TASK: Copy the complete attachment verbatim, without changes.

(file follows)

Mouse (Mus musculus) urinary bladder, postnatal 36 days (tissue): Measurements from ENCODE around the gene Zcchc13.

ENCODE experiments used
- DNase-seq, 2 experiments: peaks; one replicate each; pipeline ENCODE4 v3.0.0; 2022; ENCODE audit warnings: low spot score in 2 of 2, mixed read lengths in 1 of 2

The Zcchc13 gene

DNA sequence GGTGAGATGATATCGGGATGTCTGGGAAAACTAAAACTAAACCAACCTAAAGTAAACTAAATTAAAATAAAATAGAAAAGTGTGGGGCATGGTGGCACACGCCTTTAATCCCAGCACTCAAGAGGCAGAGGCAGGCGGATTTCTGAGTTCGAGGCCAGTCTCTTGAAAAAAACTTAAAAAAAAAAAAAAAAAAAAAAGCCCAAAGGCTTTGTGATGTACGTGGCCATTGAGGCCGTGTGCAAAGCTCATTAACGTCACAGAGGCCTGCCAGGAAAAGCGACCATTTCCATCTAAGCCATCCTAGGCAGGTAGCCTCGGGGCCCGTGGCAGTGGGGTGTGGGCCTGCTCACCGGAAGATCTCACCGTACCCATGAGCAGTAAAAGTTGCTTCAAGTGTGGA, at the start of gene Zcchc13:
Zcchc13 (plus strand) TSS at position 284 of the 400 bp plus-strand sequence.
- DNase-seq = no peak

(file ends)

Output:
Mouse (Mus musculus) urinary bladder, postnatal 36 days (tissue): Measurements from ENCODE around the gene Zcchc13.

ENCODE experiments used
- DNase-seq, 2 experiments: peaks; one replicate each; pipeline ENCODE4 v3.0.0; 2022; ENCODE audit warnings: low spot score in 2 of 2, mixed read lengths in 1 of 2

The Zcchc13 gene

DNA sequence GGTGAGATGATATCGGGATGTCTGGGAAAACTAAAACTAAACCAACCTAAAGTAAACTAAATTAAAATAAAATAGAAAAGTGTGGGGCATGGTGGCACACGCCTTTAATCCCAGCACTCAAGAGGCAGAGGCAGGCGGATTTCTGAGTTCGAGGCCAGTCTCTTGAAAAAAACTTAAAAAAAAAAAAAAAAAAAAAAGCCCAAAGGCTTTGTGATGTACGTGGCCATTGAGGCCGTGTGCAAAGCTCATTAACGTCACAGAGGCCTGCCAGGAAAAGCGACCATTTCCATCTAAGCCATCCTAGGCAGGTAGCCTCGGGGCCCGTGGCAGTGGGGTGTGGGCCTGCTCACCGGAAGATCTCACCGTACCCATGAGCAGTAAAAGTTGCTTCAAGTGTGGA, at the start of gene Zcchc13:
Zcchc13 (plus strand) TSS at position 284 of the 400 bp plus-strand sequence.
- DNase-seq = no peak